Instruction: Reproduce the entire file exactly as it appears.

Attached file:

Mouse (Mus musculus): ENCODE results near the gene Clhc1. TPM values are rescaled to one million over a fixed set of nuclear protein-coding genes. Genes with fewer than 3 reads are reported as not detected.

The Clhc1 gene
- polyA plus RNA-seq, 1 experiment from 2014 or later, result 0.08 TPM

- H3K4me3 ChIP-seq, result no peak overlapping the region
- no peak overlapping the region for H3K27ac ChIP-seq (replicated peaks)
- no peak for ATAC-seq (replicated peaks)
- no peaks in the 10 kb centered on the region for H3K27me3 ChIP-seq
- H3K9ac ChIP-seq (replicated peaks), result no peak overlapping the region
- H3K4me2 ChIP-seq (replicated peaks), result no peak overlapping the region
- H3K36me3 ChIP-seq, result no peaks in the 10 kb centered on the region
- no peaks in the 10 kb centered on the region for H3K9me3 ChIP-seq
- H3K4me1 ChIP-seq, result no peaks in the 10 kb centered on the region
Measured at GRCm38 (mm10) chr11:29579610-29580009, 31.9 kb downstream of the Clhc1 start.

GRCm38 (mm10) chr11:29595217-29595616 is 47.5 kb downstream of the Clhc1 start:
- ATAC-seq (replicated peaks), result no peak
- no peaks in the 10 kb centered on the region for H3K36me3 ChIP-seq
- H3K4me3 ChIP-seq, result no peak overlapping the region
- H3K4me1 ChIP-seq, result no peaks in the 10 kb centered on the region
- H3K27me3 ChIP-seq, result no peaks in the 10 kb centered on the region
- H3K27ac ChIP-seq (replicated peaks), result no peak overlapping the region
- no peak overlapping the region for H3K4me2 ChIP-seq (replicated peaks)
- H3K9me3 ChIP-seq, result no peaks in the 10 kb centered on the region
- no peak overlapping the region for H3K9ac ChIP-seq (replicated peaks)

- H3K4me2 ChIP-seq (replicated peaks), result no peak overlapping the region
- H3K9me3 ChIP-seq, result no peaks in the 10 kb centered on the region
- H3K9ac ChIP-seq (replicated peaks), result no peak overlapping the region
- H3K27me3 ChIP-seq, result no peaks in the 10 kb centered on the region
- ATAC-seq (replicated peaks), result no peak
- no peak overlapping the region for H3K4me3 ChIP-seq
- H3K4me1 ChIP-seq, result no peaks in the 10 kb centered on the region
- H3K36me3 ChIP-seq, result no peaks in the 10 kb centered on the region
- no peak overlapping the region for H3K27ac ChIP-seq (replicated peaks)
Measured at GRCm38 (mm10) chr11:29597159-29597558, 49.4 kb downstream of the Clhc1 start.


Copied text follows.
Mouse (Mus musculus): ENCODE results near the gene Clhc1. TPM values are rescaled to one million over a fixed set of nuclear protein-coding genes. Genes with fewer than 3 reads are reported as not detected.

The Clhc1 gene
- polyA plus RNA-seq, 1 experiment from 2014 or later, result 0.08 TPM

- H3K4me3 ChIP-seq, result no peak overlapping the region
- no peak overlapping the region for H3K27ac ChIP-seq (replicated peaks)
- no peak for ATAC-seq (replicated peaks)
- no peaks in the 10 kb centered on the region for H3K27me3 ChIP-seq
- H3K9ac ChIP-seq (replicated peaks), result no peak overlapping the region
- H3K4me2 ChIP-seq (replicated peaks), result no peak overlapping the region
- H3K36me3 ChIP-seq, result no peaks in the 10 kb centered on the region
- no peaks in the 10 kb centered on the region for H3K9me3 ChIP-seq
- H3K4me1 ChIP-seq, result no peaks in the 10 kb centered on the region
Measured at GRCm38 (mm10) chr11:29579610-29580009, 31.9 kb downstream of the Clhc1 start.

GRCm38 (mm10) chr11:29595217-29595616 is 47.5 kb downstream of the Clhc1 start:
- ATAC-seq (replicated peaks), result no peak
- no peaks in the 10 kb centered on the region for H3K36me3 ChIP-seq
- H3K4me3 ChIP-seq, result no peak overlapping the region
- H3K4me1 ChIP-seq, result no peaks in the 10 kb centered on the region
- H3K27me3 ChIP-seq, result no peaks in the 10 kb centered on the region
- H3K27ac ChIP-seq (replicated peaks), result no peak overlapping the region
- no peak overlapping the region for H3K4me2 ChIP-seq (replicated peaks)
- H3K9me3 ChIP-seq, result no peaks in the 10 kb centered on the region
- no peak overlapping the region for H3K9ac ChIP-seq (replicated peaks)

- H3K4me2 ChIP-seq (replicated peaks), result no peak overlapping the region
- H3K9me3 ChIP-seq, result no peaks in the 10 kb centered on the region
- H3K9ac ChIP-seq (replicated peaks), result no peak overlapping the region
- H3K27me3 ChIP-seq, result no peaks in the 10 kb centered on the region
- ATAC-seq (replicated peaks), result no peak
- no peak overlapping the region for H3K4me3 ChIP-seq
- H3K4me1 ChIP-seq, result no peaks in the 10 kb centered on the region
- H3K36me3 ChIP-seq, result no peaks in the 10 kb centered on the region
- no peak overlapping the region for H3K27ac ChIP-seq (replicated peaks)
Measured at GRCm38 (mm10) chr11:29597159-29597558, 49.4 kb downstream of the Clhc1 start.